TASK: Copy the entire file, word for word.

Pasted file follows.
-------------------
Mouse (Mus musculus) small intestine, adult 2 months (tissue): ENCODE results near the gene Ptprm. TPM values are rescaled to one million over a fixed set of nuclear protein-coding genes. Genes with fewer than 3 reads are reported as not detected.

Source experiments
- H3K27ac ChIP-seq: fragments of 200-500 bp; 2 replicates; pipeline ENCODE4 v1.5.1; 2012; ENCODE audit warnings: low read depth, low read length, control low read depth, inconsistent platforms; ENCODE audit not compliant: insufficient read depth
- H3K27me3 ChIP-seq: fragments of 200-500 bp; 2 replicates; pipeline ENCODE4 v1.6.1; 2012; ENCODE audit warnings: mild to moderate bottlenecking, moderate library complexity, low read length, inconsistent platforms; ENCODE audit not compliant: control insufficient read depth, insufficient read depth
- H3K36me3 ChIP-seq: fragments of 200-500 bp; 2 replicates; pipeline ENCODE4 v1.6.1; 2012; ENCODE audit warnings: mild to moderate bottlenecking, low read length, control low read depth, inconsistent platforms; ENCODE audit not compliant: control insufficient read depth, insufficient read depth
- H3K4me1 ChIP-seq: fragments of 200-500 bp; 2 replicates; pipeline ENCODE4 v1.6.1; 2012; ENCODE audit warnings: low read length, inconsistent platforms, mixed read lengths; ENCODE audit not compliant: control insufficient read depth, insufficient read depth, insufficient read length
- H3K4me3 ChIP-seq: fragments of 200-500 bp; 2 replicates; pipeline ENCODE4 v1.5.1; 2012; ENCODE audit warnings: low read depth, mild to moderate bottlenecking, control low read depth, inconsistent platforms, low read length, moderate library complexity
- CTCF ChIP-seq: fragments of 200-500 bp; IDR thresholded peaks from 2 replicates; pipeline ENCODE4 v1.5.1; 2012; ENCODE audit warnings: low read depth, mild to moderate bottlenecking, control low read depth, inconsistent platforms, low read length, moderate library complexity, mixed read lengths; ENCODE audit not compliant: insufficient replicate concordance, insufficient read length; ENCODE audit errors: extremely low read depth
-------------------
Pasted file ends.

Mouse (Mus musculus) small intestine, adult 2 months (tissue): ENCODE results near the gene Ptprm. TPM values are rescaled to one million over a fixed set of nuclear protein-coding genes. Genes with fewer than 3 reads are reported as not detected.

Source experiments
- H3K27ac ChIP-seq: fragments of 200-500 bp; 2 replicates; pipeline ENCODE4 v1.5.1; 2012; ENCODE audit warnings: low read depth, low read length, control low read depth, inconsistent platforms; ENCODE audit not compliant: insufficient read depth
- H3K27me3 ChIP-seq: fragments of 200-500 bp; 2 replicates; pipeline ENCODE4 v1.6.1; 2012; ENCODE audit warnings: mild to moderate bottlenecking, moderate library complexity, low read length, inconsistent platforms; ENCODE audit not compliant: control insufficient read depth, insufficient read depth
- H3K36me3 ChIP-seq: fragments of 200-500 bp; 2 replicates; pipeline ENCODE4 v1.6.1; 2012; ENCODE audit warnings: mild to moderate bottlenecking, low read length, control low read depth, inconsistent platforms; ENCODE audit not compliant: control insufficient read depth, insufficient read depth
- H3K4me1 ChIP-seq: fragments of 200-500 bp; 2 replicates; pipeline ENCODE4 v1.6.1; 2012; ENCODE audit warnings: low read length, inconsistent platforms, mixed read lengths; ENCODE audit not compliant: control insufficient read depth, insufficient read depth, insufficient read length
- H3K4me3 ChIP-seq: fragments of 200-500 bp; 2 replicates; pipeline ENCODE4 v1.5.1; 2012; ENCODE audit warnings: low read depth, mild to moderate bottlenecking, control low read depth, inconsistent platforms, low read length, moderate library complexity
- CTCF ChIP-seq: fragments of 200-500 bp; IDR thresholded peaks from 2 replicates; pipeline ENCODE4 v1.5.1; 2012; ENCODE audit warnings: low read depth, mild to moderate bottlenecking, control low read depth, inconsistent platforms, low read length, moderate library complexity, mixed read lengths; ENCODE audit not compliant: insufficient replicate concordance, insufficient read length; ENCODE audit errors: extremely low read depth